The CFL isn't in the same stratosphere as the NFL when it comes to cash flow, so I would expect any changes here to be more subtle. Still, Bombers boss Wade Miller and his Blue & Gold crew are keeping tabs on how this plays out south of the border, hoping for similar clearance in time to have a 2021 season. Without fans, and plenty of them, the league is in dire straits.
Banc of California Stadium, home of the Los Angeles FC of Major League Soccer, is a closer comparable to IG Field, with a capacity of 22,000. They did not get clearance to open for the current season. But when they do, the game-day operation will change significantly.
"We are really reimagining our concessions and focusing more on mobile," said Christian Lau, the team's chief technology officer. "People were more hesitant to want to use their mobile device to order beer and pizza. But now it's 'I absolutely want to use my mobile device, I don't want to touch your point of surface.'"
Lau said based on feedback from fans who have attended recent sporting events in other markets, the partial audience experience doesn't leave them anxious to return.
"You have a lot of single seats people are buying, but then they're not coming back because it's a diluted experience. It's just not the same. And then people are worried about getting sick," he said.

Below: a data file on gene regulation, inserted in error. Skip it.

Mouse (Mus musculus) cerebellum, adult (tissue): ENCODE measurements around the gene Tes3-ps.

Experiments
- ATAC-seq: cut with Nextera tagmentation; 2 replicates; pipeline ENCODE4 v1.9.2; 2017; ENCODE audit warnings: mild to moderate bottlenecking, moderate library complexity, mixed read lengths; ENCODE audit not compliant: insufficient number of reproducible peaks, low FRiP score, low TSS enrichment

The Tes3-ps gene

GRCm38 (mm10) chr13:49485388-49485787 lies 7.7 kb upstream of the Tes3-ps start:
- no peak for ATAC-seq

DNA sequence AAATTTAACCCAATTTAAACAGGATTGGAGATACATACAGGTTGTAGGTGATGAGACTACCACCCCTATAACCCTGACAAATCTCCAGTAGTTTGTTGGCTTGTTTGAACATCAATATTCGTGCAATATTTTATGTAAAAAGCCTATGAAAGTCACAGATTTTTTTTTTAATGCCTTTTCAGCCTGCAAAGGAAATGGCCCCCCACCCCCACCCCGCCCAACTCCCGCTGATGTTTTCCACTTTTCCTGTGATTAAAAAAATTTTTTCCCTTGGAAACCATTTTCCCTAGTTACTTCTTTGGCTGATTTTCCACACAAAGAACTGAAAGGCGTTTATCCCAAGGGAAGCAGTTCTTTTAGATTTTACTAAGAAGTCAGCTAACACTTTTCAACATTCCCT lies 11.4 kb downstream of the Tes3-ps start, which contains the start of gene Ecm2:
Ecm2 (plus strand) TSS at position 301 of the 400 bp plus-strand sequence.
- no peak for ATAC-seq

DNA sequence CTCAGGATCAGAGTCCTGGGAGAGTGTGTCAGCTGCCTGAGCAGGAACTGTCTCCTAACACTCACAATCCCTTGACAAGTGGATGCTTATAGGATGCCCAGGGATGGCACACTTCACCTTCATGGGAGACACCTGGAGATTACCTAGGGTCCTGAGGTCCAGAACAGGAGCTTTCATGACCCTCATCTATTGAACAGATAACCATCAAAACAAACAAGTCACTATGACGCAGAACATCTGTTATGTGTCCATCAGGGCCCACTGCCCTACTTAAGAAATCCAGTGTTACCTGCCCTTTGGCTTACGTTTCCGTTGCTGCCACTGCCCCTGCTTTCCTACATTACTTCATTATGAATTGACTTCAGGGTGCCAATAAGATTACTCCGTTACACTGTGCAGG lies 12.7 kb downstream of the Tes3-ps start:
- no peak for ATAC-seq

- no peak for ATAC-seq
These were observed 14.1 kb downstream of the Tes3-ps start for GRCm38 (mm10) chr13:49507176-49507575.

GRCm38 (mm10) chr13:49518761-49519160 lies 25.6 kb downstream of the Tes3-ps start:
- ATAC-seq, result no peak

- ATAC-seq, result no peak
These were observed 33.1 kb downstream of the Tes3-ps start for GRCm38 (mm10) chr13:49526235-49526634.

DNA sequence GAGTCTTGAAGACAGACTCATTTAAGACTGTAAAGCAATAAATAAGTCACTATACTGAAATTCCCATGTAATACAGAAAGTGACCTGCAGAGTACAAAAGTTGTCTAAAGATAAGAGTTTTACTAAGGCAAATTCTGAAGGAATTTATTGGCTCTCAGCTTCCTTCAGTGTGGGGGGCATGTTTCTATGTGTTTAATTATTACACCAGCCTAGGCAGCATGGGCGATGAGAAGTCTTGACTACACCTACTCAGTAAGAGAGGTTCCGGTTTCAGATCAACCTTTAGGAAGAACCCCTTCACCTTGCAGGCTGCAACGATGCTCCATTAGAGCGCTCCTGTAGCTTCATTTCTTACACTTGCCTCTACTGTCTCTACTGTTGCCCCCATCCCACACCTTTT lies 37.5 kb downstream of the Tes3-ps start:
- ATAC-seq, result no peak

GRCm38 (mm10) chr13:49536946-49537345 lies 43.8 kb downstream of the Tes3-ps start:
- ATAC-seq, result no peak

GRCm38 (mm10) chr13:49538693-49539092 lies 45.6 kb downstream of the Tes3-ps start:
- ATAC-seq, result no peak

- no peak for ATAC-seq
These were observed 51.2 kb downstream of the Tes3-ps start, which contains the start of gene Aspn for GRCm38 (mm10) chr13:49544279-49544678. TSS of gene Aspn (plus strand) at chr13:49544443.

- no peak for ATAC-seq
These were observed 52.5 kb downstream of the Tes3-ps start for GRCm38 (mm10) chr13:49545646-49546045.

And there's the rub. Just because you will eventually be allowed to return to sports venues in some fashion doesn't guarantee you will. At this point, we're all quite accustomed to watching games from the comfort and safety of home. Given the high price of tickets and current economic climate, who says that changes any time soon?
However, if the end result is a more efficient, streamlined experience for fans who want to get their live sports fix, that will be something to cheer about. In a physically distant way, of course.
Mike McIntyre grew up wanting to be a professional wrestler. But when that dream fizzled, he put all his brawn into becoming a professional writer.